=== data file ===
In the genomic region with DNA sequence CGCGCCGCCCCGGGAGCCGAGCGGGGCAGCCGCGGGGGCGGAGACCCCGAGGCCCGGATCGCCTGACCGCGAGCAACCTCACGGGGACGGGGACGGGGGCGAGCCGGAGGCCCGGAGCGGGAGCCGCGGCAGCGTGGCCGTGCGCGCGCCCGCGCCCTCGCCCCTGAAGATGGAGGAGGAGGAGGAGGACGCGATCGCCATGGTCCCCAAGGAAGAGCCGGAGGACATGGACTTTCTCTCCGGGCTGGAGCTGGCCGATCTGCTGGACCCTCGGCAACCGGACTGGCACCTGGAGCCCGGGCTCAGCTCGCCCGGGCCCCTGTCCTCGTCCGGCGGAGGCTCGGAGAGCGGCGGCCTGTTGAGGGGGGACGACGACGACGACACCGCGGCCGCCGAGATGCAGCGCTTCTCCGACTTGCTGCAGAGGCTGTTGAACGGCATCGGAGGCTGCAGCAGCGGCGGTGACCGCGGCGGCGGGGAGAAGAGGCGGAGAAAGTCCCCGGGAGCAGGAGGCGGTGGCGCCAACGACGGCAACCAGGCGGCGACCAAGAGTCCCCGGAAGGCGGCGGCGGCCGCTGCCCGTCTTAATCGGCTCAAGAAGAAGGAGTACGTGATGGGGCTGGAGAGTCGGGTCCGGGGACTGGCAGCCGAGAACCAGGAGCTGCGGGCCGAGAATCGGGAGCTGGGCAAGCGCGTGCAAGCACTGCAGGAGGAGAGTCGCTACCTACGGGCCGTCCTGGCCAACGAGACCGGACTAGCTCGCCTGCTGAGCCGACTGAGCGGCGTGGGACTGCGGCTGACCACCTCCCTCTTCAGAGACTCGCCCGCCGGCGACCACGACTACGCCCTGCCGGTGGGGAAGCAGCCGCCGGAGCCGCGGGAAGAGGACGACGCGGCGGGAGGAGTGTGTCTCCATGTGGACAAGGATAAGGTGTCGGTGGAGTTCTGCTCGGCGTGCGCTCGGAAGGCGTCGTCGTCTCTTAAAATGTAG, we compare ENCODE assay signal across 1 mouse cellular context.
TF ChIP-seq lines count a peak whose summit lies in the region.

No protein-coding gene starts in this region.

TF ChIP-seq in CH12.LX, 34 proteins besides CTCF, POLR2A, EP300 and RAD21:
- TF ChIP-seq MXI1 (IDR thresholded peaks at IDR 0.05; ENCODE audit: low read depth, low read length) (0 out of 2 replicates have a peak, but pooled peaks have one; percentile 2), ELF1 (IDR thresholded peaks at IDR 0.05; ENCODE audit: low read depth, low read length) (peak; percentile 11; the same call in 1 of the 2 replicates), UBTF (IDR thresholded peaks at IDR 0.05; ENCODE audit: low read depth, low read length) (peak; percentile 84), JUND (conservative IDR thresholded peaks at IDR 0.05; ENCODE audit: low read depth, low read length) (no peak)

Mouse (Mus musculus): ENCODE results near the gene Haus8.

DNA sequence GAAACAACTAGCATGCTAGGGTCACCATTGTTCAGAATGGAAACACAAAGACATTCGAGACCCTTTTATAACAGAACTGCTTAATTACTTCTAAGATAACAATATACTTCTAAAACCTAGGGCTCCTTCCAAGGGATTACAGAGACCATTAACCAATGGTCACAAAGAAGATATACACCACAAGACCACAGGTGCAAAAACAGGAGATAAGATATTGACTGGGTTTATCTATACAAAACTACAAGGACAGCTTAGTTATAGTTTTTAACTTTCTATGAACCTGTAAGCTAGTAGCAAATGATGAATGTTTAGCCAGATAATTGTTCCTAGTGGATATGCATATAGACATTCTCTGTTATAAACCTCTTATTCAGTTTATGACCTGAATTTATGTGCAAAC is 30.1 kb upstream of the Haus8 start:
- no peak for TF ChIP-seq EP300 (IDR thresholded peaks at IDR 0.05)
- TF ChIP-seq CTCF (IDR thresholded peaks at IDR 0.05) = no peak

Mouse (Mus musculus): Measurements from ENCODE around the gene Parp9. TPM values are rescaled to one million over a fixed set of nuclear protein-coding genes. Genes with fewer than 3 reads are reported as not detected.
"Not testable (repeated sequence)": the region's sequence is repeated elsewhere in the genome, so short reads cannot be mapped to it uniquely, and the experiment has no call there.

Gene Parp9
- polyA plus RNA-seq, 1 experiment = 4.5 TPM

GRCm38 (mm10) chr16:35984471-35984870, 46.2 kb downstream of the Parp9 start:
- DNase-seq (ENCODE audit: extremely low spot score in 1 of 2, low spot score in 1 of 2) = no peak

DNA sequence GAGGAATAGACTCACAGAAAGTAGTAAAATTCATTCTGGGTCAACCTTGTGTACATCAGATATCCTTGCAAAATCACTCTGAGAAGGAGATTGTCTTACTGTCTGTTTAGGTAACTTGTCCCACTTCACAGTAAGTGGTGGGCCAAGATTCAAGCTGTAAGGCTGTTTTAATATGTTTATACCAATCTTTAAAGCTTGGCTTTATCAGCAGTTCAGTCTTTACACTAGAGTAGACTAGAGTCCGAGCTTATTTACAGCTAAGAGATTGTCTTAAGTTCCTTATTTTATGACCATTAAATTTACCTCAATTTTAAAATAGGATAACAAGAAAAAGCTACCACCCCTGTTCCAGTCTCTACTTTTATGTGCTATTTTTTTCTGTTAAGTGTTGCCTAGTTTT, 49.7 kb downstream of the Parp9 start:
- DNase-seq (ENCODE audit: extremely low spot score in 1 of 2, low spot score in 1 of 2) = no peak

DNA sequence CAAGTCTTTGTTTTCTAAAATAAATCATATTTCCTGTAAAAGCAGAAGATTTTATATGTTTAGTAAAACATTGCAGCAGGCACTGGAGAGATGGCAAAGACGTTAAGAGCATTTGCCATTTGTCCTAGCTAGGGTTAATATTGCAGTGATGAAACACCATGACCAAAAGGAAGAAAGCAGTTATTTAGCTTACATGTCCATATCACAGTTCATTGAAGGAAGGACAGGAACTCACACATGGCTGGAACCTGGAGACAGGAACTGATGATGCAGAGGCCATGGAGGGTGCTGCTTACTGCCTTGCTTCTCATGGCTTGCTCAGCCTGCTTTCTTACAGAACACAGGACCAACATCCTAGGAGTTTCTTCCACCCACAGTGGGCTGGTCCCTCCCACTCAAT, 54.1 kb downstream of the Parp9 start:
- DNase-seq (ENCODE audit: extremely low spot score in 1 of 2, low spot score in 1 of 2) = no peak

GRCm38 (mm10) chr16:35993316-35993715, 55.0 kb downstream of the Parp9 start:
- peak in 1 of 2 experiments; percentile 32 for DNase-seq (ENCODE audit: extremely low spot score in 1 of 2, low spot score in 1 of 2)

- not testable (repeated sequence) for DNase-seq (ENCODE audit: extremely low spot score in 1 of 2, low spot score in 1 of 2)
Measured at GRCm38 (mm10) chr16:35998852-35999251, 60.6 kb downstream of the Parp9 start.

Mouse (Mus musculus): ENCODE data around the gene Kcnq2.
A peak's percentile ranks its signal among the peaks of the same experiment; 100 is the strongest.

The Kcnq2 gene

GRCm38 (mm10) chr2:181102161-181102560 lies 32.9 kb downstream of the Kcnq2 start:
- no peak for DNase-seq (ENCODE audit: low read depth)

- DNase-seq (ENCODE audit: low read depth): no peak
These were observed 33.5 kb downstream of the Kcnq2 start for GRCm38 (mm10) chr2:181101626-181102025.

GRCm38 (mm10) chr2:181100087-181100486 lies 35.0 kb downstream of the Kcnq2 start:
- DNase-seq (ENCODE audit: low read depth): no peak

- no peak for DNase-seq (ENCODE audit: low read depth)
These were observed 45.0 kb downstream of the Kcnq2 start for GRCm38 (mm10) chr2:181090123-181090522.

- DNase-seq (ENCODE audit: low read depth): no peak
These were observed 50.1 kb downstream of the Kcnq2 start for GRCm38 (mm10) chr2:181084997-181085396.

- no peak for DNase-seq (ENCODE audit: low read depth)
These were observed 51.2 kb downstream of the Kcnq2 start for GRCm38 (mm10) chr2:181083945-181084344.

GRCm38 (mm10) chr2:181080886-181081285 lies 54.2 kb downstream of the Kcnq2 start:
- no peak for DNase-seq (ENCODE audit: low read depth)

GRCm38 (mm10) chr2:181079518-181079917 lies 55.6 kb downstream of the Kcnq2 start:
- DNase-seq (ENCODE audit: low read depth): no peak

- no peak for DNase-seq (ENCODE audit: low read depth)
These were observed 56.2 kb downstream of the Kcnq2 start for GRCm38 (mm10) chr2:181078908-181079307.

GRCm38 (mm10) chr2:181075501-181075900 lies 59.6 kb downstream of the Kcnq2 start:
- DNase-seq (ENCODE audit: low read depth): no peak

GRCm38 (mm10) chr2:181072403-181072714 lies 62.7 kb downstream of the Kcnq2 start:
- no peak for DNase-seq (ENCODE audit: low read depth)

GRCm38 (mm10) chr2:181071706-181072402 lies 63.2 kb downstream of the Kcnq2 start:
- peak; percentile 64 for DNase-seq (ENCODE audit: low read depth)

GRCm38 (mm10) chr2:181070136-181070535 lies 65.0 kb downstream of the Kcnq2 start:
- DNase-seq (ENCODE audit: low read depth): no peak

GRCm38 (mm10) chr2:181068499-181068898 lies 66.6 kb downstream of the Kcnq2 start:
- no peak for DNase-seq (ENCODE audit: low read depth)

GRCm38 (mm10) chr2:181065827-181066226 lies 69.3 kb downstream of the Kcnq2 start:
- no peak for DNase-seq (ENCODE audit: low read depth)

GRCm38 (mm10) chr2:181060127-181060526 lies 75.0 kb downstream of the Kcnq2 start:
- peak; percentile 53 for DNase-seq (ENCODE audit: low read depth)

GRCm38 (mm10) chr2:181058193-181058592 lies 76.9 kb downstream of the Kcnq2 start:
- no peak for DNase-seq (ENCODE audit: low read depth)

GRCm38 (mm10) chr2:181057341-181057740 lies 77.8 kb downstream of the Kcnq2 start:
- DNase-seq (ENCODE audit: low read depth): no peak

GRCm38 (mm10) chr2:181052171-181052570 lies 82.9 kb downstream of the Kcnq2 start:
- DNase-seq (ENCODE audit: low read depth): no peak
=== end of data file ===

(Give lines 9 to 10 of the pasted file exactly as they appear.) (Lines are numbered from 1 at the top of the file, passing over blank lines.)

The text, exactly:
- TF ChIP-seq CTCF (IDR thresholded peaks at IDR 0.05) = no peak

Mouse (Mus musculus): Measurements from ENCODE around the gene Parp9. TPM values are rescaled to one million over a fixed set of nuclear protein-coding genes. Genes with fewer than 3 reads are reported as not detected.